Tennessee farmers know how to make the most of what they’ve got, and many have always had to work with limited resources. I’m proud of the staff at the Tennessee Department of Agriculture for being an additional resource for those who need it. And I’m proud of the work that has been done to ensure that our agriculture and forestry industry remains strong and profitable for generations to come.

I appreciate Governor Haslam for giving me the opportunity to serve in this role. My time with farmers, foresters, and consumers from the greatest state in the country will always be a highlight of my life.

I hope you and your family have a Merry Christmas, a happy New Year, and a safe holiday season. Thank you for all of your support during my time as Tennessee’s Commissioner of Agriculture.

Meet the Future Monday: Jamie Fussell of Dickson County, Tennessee

Jamie Fussell of Dickson County, Tennessee has a simple and down to earth perspective of what it takes to be successful in the cattle industry. She enjoys life on the farm and isn’t afraid to work hard. Read our Q&A with this week’s Meet the Future Monday to learn more.IMG950679

Describe your operation.

I run a registered cow-calf operation and I show heifers that I have bred and raised.

What have you enjoyed most about growing up on the farm?

I enjoyed growing up in an environment where I have had the responsibility of taking care of living things.  I also enjoy being taught to have a big heart for all the little things.

Who has been your biggest role model in pursuing your farming aspirations?

My biggest role model is my mom because when we are both tired and frustrated she will still make me work hard for what I want.

What are you most passionate about in your business?

I love building the bonds with the cows and learning their big hearts and personalities.

What are some of the greatest challenges that you face as a cattle producer?

I have a hard time letting them go to the sale barn.IMG951730

Where do you see yourself and your operation in 10 years?

I see myself in a good college and continuing what I started by working hard.

How will you continue to improve and grow your operation?

I will continue to breed, but I will AI more to get my desirable show cows.

How do you intend to leave your footprint on the cattle industry in Tennessee?

I plan to get my name out by winning shows, selling good cows and being a genuine herdsman.

What could the existing farmers do most to help young cattle producers such as yourself?

Share what they know and if possible, share resources.  Don’t make it competitive.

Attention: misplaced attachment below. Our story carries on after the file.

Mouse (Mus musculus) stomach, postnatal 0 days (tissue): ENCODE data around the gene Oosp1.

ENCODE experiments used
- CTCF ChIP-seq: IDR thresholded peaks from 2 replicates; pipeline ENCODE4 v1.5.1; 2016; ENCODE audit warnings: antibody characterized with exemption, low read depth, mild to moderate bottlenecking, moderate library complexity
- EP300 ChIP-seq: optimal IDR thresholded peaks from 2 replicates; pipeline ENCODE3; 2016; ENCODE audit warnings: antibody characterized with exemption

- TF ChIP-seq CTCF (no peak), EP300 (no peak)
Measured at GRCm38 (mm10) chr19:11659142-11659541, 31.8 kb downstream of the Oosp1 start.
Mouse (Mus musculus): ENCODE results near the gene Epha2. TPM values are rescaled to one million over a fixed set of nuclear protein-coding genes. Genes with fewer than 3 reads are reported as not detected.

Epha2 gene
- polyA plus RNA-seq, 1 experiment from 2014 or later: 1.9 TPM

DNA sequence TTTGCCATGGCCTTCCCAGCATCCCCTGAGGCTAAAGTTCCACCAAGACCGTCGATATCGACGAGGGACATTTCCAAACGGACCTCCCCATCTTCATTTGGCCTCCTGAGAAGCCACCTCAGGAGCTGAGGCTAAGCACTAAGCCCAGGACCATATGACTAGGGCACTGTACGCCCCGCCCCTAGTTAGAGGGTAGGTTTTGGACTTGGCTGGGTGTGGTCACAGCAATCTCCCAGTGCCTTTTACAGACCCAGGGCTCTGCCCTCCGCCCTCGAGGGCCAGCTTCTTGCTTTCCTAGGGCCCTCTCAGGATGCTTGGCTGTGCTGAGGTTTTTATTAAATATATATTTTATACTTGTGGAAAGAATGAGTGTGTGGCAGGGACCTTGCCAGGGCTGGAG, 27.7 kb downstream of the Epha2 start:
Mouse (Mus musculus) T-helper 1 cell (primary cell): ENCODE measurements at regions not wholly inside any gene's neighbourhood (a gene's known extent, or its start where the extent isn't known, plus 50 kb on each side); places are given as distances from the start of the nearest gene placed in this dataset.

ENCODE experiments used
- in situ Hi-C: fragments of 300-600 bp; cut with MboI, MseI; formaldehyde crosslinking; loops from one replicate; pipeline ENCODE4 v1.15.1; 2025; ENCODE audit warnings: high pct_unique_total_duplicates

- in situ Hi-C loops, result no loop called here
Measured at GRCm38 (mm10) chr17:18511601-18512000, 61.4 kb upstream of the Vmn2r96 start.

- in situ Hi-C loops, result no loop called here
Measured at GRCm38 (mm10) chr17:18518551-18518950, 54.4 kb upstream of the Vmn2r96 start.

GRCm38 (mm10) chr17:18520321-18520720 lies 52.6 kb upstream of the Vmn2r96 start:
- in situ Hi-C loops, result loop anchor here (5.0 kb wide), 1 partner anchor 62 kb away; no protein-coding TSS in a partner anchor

What is your favorite beef dish?FB_IMG_15

Bacon wrapped beef tenderloin filet cooked medium rare.

 

Meet the Future Monday: Eli Mundy of Claiborne County, Tennessee

Mundy Insta MFMAs a fifth-generation cattleman, Eli Mundy of Claiborne County, Tennessee, knows that it takes hard work to cultivate success. Thankfully for Eli, that hard work involves a multitude of things he enjoys on the farm. Read our Meet the Future Monday Q&A with Eli to learn more about his operation and his plans for success in the future.

  1. Describe your operation.

I am a 5th generation cattle farmer here at Mundy Farms in Speedwell Tennessee, where we have 75 head of beef cattle. I have been showing cattle for five years, and I am currently working on building my own registered Simmental/Angus herd.

  1. What have you enjoyed most about growing up on the farm?

I mostly enjoy waking up every day knowing that my daily routine involves doing things that mean the most to me. I enjoy going to different cattle shows and meeting new people.

  1. Who has been your biggest role model in pursuing your farming aspirations?

In my 15 years of growing up on the farm, I have had many friends and family who have inspired me in many ways. However, my biggest role model would have to be my Papaw. He has taught me most things I know about life on the farm, and he has encouraged me to be the person I am today.Mundy2

  1. What are you most passionate about in your business?

I am most passionate about learning things on the farm that will be useful in my future.

  1. What are some of the greatest challenges that you face as a young cattle producer?

One of the greatest challenges that I face as a young farmer is making time to get everything done. I am involved in several other activities including showing pigs, sheep, and cattle. I am also active in church activities, 4-H, and FFA. However, I still find enough time to get my chores done on the farm.

  1. Where do you see yourself and your operation in 10 years?

In 10 years, I’ll be 25 and hopefully have a college degree. It is my intention to focus on a degree in the cattle industry that would benefit me, my family, my community, and my great state. By then, I hope to have more cattle, improved genetics and equipment, and more acreage to allow me and my family a successful future.

  1. How will you continue to improve and grow your operation?

As I continue my education, I hope to learn about all the many things associated with the cattle industry that I can bring back home to improve my operation.Mundy4